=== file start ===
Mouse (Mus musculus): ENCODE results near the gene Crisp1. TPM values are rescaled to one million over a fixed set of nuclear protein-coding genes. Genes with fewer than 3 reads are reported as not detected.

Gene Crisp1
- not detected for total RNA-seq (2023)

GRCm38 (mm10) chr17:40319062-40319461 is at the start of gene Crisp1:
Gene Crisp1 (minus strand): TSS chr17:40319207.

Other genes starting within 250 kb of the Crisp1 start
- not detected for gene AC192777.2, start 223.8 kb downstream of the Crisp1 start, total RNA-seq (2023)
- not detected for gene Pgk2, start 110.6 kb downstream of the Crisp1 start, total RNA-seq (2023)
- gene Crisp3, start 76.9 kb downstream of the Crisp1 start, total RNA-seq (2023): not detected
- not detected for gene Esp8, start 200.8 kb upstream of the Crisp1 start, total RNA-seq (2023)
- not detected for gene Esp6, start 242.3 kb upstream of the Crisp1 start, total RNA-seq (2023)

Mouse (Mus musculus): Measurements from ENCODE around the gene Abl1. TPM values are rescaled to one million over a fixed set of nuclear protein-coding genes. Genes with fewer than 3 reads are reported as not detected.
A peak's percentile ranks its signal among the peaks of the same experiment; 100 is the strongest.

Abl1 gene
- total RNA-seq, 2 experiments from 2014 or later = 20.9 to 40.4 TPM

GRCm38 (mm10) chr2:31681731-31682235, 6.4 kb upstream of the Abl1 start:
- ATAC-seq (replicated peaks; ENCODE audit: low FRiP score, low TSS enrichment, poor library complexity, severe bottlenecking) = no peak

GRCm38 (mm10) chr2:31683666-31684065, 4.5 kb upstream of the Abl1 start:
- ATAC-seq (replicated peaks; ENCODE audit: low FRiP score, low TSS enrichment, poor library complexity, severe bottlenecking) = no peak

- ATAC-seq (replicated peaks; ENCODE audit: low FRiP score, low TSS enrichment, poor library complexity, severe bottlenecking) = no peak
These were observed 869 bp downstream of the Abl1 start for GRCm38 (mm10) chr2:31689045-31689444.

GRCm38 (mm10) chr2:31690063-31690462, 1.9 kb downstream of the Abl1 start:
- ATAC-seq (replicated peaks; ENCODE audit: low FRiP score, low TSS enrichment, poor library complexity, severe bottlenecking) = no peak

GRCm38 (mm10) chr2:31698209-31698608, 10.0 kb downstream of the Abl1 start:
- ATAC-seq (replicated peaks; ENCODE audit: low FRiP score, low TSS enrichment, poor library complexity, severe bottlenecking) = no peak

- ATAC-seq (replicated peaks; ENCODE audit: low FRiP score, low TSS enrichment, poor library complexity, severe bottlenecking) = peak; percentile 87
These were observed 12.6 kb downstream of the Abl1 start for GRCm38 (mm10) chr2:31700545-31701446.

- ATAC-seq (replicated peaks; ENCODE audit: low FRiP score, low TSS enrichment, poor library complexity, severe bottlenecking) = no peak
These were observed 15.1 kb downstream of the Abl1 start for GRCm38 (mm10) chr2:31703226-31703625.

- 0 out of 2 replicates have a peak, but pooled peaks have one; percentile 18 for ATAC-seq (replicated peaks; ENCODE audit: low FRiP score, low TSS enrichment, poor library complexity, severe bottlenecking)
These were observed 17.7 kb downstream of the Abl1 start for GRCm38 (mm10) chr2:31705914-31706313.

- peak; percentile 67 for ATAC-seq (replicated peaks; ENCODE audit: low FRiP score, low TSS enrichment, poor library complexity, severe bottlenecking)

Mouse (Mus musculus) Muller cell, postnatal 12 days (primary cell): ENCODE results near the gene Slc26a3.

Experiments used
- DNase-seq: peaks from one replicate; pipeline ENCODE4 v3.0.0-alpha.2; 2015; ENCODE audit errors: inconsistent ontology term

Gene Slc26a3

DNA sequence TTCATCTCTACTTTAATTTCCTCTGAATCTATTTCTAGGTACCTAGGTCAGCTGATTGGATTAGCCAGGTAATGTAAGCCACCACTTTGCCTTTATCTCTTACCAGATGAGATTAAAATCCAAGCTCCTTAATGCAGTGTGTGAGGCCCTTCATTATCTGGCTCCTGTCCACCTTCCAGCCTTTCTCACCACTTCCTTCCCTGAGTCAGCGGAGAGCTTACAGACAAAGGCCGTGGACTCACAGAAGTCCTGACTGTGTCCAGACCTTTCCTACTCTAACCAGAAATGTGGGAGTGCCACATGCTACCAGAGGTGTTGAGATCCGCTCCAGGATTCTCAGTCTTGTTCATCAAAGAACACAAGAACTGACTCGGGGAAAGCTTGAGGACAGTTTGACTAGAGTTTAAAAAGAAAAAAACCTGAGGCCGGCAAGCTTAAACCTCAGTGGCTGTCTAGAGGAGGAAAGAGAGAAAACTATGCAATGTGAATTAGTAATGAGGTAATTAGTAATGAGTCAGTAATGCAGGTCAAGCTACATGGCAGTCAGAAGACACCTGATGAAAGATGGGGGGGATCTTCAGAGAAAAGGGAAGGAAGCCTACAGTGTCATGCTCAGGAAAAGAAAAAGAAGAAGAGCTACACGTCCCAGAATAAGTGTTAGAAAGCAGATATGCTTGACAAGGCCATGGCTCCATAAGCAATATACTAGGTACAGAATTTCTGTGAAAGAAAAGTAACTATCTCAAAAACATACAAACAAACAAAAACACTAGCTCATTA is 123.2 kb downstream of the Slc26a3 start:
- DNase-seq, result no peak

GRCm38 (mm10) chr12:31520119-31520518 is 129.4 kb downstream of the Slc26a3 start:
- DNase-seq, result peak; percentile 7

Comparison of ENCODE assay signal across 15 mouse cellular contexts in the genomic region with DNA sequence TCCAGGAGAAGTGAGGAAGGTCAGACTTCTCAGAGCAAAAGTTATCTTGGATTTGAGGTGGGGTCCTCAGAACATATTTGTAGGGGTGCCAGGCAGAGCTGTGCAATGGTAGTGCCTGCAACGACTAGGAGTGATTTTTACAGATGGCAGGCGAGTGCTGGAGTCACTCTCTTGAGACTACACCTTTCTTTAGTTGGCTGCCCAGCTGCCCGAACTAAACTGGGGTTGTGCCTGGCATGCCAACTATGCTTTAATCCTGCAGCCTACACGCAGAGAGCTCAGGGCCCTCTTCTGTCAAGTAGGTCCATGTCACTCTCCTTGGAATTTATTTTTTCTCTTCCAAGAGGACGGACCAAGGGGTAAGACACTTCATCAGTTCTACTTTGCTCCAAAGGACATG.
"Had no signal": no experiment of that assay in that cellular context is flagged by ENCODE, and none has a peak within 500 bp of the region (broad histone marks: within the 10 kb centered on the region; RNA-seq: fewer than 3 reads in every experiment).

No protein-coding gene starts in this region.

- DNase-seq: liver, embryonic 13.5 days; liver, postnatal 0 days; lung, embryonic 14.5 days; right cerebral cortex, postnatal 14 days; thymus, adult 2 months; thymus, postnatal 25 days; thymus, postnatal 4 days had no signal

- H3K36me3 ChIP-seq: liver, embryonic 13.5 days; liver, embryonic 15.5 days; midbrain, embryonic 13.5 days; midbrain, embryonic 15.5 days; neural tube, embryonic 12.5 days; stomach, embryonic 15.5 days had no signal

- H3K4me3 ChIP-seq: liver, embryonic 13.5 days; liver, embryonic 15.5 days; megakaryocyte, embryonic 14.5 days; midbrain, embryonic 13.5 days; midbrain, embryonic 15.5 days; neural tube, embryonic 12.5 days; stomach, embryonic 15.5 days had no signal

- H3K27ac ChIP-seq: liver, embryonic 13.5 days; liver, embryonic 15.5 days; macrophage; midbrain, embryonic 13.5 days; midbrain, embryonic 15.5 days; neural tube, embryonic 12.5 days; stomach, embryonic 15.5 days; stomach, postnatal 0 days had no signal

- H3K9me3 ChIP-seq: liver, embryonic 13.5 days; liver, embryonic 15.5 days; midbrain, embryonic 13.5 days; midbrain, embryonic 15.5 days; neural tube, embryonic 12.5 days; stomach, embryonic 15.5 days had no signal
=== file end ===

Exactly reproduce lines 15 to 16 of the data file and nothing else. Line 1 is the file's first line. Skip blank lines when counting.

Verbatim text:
- total RNA-seq, 2 experiments from 2014 or later = 20.9 to 40.4 TPM

GRCm38 (mm10) chr2:31681731-31682235, 6.4 kb upstream of the Abl1 start: